We were sitting down at a fancy restaurant for our early Valentine’s Day dinner when we got the call. We had taken Otis to the vet earlier that day for a general exam and to get x-rays done; when the doctor showed us the result of the x-rays at the office, she pointed out a big, round thing in his stomach area, but she didn’t know what it was, so she said she would get a second opinion and call us later to let us know what she found out. Unfortunately for me, I missed the doctor’s call and had to listen to her voicemail instead to find out the news: Otis had a foreign object in his stomach (it was most likely a rock), and he needed to have surgery as soon as possible to get it taken out. She also mentioned that the surgery, paired with his neutering appointment, would be a big expense.
I immediately told Chris what I had heard in the voicemail, then called the vet back so I could get more details on the surgery and how much it would cost exactly. No answer. This left me and Chris to try and answer our own questions and make our own assumptions. How in the world did he swallow a rock and when? Was it with us or his previous owner? When the doctor said the surgery would be a big expense, how big were we talking? Chris and I started to think worst case scenario: what if this surgery cost $5,000 or more? That wouldn’t even include the potential surgery he might need on his knee in the future. Were we willing to go into debt for this dog we had only known for six weeks?
“What if we can’t afford this surgery? As much as I hate to say this, we’re probably going to have to take Otis to a shelter.” Chris said.
My eyes started to water right there at the dinner table. “We can’t do that to Otis. He is so sweet and loving, he doesn’t deserve to be abandoned again.” Tears started to stream down my face.
Chris reached for my hand from across the table, “It’s really sweet how attached you are to him after such a short amount of time.”
Sometimes you have to hear someone else say something outloud for it to click in your head. Chris was right, I had grown attached to Otis in a short amount of time, so much that I was crying in public at the thought of losing him.
Chris and I agreed to stick to more light-hearted topics during the rest of our dinner and not freak ourselves out anymore until we talked to the doctor the next day. That didn’t stop me from crying when we got home, though. I didn’t want to take Otis to a shelter and I didn’t want him to have to have such a serious surgery, not just because it would be expensive, but because I was scared for him. Once I talked to the doctor and got more details about Otis’ surgery, I felt like a huge weight had been lifted off my shoulders: the surgery was only going to cost us around $1,300. That was way more doable than $5,000 or more. I scheduled Otis’ surgery for the following week and rejoiced in the fact that we weren’t going to lose our little guy.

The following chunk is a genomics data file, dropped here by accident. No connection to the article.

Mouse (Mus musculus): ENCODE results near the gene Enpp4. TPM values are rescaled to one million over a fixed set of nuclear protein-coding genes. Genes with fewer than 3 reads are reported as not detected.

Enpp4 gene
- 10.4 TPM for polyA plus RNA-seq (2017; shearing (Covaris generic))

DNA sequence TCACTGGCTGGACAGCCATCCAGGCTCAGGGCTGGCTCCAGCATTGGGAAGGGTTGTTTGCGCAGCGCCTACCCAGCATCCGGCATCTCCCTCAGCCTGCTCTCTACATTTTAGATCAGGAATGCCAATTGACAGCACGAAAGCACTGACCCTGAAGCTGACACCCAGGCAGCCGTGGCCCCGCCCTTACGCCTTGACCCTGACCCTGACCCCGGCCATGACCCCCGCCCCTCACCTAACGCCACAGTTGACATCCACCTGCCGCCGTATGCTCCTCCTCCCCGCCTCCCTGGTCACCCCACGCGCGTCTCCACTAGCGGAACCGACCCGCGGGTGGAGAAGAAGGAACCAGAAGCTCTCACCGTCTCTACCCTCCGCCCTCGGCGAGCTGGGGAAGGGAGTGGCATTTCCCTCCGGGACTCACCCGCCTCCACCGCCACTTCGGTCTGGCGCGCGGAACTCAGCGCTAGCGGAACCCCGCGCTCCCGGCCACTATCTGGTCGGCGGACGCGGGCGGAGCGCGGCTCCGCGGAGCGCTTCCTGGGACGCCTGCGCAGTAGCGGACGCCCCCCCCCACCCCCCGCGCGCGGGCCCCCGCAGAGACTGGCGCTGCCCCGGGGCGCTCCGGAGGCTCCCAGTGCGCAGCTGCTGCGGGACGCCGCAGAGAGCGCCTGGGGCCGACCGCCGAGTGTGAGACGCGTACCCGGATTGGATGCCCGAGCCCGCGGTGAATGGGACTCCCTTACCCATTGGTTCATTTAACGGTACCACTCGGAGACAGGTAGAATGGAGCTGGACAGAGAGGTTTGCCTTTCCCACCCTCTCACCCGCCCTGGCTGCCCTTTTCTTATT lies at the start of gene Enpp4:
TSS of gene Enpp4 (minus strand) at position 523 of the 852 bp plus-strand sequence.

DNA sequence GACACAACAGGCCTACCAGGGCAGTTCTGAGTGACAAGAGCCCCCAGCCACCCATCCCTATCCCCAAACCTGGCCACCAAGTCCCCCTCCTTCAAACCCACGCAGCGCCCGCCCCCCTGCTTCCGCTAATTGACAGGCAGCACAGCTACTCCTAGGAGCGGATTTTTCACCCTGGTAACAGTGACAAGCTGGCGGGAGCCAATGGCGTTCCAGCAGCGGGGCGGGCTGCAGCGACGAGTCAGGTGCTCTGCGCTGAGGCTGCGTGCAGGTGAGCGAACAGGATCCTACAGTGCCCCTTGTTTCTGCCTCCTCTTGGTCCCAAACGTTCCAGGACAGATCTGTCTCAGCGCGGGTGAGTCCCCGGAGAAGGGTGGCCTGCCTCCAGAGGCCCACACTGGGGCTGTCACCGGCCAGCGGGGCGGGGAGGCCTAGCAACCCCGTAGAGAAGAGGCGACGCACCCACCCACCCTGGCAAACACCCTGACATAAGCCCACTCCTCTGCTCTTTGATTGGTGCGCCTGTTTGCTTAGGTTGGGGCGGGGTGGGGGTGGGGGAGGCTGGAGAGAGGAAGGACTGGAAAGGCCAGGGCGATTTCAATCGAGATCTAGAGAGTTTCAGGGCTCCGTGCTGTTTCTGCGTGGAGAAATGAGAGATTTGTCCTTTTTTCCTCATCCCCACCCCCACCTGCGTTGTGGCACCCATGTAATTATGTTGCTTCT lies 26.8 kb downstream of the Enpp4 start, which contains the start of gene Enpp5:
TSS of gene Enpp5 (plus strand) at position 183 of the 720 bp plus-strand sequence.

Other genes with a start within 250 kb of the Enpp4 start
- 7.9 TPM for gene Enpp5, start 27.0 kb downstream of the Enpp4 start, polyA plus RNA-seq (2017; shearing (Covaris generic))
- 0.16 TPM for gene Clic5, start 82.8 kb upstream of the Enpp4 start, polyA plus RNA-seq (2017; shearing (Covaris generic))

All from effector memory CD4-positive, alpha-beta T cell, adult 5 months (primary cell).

Otis had his surgery yesterday to get the rock removed and get neutered. I cried when I dropped him off at the vet and cried when I picked him up and saw him with surgical wounds on his body and a cone around his neck, but thankfully, all went well. As expected, Otis isn’t feeling 100% right now, so Chris and I are playing nurse to get him back to his old, happy, energetic self. Once he’s all healed, Chris and I plan to take him to lots of fun dog parks and finally get him signed up for obedience classes where he will make lots of new doggy friends!
I never grew up with pets, so I never understood what it was like to care for or love one. I never understood why some people posted so many pics of their cats on Instagram, took their dog everywhere, or took it so hard when their pet passed away. But now I know. Pets are friends. Pets are companions. Pets are family. They look out for us, cheer us up when we’re sad, and love us unconditionally. Now that I know what it’s like to care for and love a pet, I understand what my fellow pet owners feel now. I cried while reading a blog post a friend wrote about the death of her dog. I got angry when my co-worker told me about how her neighbor stole her dog out of her own backyard. That bond, that love. I get it now.
As for my own dog, well, his health isn’t as good as we believed it to be, and he has cost us over $1000 in medical bills so far, but I still love him to death and will do whatever I can to make sure he lives a long, healthy life. Even though Otis isn’t perfect, I’m still glad we found him so we can give him better care than his last owner did. He’s the cutest, sweetest, most loving dog I’ve ever met, and he deserves all the love and attention in the world.